Have you ever made a snowman that looked like they do on Christmas cards? A snowman that was tall and white and made from stacking up three well-proportioned balls?
Unless you are a professional sculptor and live far, far, far away from Eastern Montana, I’m willing to bet no.
I’ve been trying to make a good-looking snowman my entire life. We even have in our possession a snowman-accessories kit with a plastic pipe and a plastic carrot nose and little plastic buttons for the eyes and mouth. And our snowmen here at the Blake house turn out cute, like the one shown in the photo. But certainly nothing like those glittery creatures showcased on the fronts of Christmas cards, on coffee cups given as Christmas gifts, and in all manner of wintry decorations.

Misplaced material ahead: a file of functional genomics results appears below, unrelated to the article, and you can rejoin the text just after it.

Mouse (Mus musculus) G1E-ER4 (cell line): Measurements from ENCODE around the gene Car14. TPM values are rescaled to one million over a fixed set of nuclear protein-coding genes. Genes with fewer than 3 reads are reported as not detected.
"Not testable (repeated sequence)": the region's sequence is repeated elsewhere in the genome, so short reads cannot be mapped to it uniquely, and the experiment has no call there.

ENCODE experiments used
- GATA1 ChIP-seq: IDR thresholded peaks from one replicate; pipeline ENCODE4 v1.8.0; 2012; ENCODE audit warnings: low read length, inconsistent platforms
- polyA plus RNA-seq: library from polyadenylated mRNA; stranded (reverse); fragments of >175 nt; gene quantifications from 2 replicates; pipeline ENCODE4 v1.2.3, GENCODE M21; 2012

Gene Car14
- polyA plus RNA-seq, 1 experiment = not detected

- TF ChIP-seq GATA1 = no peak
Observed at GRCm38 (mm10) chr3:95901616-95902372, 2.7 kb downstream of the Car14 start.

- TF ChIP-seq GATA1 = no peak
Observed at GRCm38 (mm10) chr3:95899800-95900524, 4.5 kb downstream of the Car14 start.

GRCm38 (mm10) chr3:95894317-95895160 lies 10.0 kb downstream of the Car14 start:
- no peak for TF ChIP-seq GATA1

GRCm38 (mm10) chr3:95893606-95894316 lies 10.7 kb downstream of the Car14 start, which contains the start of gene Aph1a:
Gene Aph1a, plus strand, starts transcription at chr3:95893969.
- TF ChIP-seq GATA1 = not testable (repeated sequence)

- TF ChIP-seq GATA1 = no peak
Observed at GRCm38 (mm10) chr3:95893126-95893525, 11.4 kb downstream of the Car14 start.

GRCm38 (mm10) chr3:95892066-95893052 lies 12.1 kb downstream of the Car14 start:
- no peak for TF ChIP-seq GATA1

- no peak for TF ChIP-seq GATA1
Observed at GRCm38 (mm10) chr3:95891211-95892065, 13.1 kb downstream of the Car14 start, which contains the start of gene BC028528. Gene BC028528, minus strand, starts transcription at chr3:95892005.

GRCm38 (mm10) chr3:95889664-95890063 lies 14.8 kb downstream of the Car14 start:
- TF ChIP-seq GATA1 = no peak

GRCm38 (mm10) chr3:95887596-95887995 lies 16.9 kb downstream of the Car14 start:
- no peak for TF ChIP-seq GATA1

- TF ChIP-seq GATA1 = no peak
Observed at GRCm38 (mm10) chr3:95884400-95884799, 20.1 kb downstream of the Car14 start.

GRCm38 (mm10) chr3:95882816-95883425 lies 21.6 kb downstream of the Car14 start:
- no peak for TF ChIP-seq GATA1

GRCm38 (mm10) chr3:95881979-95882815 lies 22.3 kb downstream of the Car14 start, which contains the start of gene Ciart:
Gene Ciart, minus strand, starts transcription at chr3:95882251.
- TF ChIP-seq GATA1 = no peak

Which leads me to believe that the artists who create those fancifully artful snowmen have actually created a Barbie-doll-esque racket wherein American society has come to believe that the ideal snowman shape is quite different from what can be achieved in reality.
Please correct me if you are from Maine or Alaska or Norway and you actually do get enough snow of the correct consistency to build fantastic snowmen. I will, of course, require photographic proof before I believe regular people are capable of building good-looking snowmen. Because here in Eastern Montana, it’s not a-happenin’. We got three inches of medium-moisture snow this week from which we built this snowman. (I think the kids named him Olaf.) As you can see, he is less a Christmas-card-worthy-snowman and more an 18-inch-high lump of snow mixed with dirt and dead grass with the ground for 15 feet all around him scraped bare of snow.
But we had fun building him, and it’s the time we had doing it together that counts. I mean, who really thought we were trying to make a perfect snowman that looked like Frosty had just jumped off the TV screen and into our yard?
Definitely not my kids. And I guess not me either.